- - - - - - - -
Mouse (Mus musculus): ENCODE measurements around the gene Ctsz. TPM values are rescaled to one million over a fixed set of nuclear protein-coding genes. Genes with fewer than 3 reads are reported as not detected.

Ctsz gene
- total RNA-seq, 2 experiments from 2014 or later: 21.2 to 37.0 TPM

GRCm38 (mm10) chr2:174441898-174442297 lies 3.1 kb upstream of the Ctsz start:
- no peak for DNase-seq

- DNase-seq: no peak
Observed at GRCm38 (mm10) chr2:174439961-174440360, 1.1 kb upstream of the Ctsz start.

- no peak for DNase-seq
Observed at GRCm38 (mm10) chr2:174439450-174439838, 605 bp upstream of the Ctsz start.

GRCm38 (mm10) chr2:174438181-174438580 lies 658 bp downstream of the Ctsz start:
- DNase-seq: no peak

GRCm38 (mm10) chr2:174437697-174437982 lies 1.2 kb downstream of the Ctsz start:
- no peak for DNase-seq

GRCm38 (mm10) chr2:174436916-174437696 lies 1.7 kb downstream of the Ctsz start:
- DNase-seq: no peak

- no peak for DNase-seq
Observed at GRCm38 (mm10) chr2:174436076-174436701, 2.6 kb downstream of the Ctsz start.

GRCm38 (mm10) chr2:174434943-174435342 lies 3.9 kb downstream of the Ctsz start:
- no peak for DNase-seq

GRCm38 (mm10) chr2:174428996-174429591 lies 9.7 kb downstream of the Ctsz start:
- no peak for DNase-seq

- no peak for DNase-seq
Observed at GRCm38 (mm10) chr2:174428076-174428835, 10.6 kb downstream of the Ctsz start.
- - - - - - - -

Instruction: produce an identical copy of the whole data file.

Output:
Mouse (Mus musculus): ENCODE measurements around the gene Ctsz. TPM values are rescaled to one million over a fixed set of nuclear protein-coding genes. Genes with fewer than 3 reads are reported as not detected.

Ctsz gene
- total RNA-seq, 2 experiments from 2014 or later: 21.2 to 37.0 TPM

GRCm38 (mm10) chr2:174441898-174442297 lies 3.1 kb upstream of the Ctsz start:
- no peak for DNase-seq

- DNase-seq: no peak
Observed at GRCm38 (mm10) chr2:174439961-174440360, 1.1 kb upstream of the Ctsz start.

- no peak for DNase-seq
Observed at GRCm38 (mm10) chr2:174439450-174439838, 605 bp upstream of the Ctsz start.

GRCm38 (mm10) chr2:174438181-174438580 lies 658 bp downstream of the Ctsz start:
- DNase-seq: no peak

GRCm38 (mm10) chr2:174437697-174437982 lies 1.2 kb downstream of the Ctsz start:
- no peak for DNase-seq

GRCm38 (mm10) chr2:174436916-174437696 lies 1.7 kb downstream of the Ctsz start:
- DNase-seq: no peak

- no peak for DNase-seq
Observed at GRCm38 (mm10) chr2:174436076-174436701, 2.6 kb downstream of the Ctsz start.

GRCm38 (mm10) chr2:174434943-174435342 lies 3.9 kb downstream of the Ctsz start:
- no peak for DNase-seq

GRCm38 (mm10) chr2:174428996-174429591 lies 9.7 kb downstream of the Ctsz start:
- no peak for DNase-seq

- no peak for DNase-seq
Observed at GRCm38 (mm10) chr2:174428076-174428835, 10.6 kb downstream of the Ctsz start.